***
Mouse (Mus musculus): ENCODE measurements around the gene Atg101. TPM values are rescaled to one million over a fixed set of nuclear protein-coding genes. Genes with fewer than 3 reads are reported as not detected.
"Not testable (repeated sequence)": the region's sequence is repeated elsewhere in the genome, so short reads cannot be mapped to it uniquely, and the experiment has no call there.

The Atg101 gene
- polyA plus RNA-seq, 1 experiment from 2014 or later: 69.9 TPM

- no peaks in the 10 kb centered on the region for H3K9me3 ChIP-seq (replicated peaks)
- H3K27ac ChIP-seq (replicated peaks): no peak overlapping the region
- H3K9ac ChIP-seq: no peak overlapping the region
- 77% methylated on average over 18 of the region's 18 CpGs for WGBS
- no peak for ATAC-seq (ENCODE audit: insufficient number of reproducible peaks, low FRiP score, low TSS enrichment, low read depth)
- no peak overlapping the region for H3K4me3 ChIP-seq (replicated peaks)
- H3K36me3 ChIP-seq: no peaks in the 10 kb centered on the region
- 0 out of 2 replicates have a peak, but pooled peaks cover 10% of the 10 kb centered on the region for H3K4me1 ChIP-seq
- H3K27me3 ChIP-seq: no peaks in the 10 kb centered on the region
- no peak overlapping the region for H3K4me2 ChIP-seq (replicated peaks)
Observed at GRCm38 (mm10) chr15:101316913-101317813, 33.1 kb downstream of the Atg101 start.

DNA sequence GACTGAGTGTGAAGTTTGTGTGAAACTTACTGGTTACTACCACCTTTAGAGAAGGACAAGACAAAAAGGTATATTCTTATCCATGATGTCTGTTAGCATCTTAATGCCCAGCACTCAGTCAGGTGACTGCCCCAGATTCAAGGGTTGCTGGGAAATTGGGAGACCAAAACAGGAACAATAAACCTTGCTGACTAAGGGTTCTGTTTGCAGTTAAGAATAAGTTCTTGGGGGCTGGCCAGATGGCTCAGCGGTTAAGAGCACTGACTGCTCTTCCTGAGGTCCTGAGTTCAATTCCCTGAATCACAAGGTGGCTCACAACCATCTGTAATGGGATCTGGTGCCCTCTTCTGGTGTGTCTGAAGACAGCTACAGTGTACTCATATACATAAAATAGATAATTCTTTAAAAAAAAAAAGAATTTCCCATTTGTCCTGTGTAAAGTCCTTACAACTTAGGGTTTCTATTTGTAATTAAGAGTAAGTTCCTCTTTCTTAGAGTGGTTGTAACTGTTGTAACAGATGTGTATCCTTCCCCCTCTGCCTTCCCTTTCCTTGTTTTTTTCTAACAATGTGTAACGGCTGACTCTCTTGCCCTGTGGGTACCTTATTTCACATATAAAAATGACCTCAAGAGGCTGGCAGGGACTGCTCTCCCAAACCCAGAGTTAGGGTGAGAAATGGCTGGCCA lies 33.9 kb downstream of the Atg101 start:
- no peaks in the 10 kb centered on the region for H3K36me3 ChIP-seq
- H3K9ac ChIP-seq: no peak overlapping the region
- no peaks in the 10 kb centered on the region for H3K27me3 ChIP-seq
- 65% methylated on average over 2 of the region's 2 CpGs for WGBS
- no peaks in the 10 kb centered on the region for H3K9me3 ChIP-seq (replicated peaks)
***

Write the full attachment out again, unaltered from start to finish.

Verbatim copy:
Mouse (Mus musculus): ENCODE measurements around the gene Atg101. TPM values are rescaled to one million over a fixed set of nuclear protein-coding genes. Genes with fewer than 3 reads are reported as not detected.
"Not testable (repeated sequence)": the region's sequence is repeated elsewhere in the genome, so short reads cannot be mapped to it uniquely, and the experiment has no call there.

The Atg101 gene
- polyA plus RNA-seq, 1 experiment from 2014 or later: 69.9 TPM

- no peaks in the 10 kb centered on the region for H3K9me3 ChIP-seq (replicated peaks)
- H3K27ac ChIP-seq (replicated peaks): no peak overlapping the region
- H3K9ac ChIP-seq: no peak overlapping the region
- 77% methylated on average over 18 of the region's 18 CpGs for WGBS
- no peak for ATAC-seq (ENCODE audit: insufficient number of reproducible peaks, low FRiP score, low TSS enrichment, low read depth)
- no peak overlapping the region for H3K4me3 ChIP-seq (replicated peaks)
- H3K36me3 ChIP-seq: no peaks in the 10 kb centered on the region
- 0 out of 2 replicates have a peak, but pooled peaks cover 10% of the 10 kb centered on the region for H3K4me1 ChIP-seq
- H3K27me3 ChIP-seq: no peaks in the 10 kb centered on the region
- no peak overlapping the region for H3K4me2 ChIP-seq (replicated peaks)
Observed at GRCm38 (mm10) chr15:101316913-101317813, 33.1 kb downstream of the Atg101 start.

DNA sequence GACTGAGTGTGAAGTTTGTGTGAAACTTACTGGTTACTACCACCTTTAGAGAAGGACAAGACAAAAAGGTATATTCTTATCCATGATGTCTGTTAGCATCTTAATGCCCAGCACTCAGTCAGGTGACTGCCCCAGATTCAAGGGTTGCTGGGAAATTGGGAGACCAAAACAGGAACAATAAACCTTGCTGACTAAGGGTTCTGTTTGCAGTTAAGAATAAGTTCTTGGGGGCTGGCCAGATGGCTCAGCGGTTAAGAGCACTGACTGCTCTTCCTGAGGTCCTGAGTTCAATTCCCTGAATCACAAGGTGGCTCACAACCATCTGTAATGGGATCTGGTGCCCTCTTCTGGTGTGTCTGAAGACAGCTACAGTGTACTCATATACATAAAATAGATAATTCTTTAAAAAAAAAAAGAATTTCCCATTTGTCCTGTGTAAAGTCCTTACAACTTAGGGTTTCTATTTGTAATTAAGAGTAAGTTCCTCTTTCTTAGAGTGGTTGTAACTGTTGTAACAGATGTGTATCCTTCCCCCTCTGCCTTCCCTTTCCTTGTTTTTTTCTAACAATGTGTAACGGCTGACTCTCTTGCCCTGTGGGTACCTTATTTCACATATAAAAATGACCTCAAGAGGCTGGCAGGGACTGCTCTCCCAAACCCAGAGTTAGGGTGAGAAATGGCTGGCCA lies 33.9 kb downstream of the Atg101 start:
- no peaks in the 10 kb centered on the region for H3K36me3 ChIP-seq
- H3K9ac ChIP-seq: no peak overlapping the region
- no peaks in the 10 kb centered on the region for H3K27me3 ChIP-seq
- 65% methylated on average over 2 of the region's 2 CpGs for WGBS
- no peaks in the 10 kb centered on the region for H3K9me3 ChIP-seq (replicated peaks)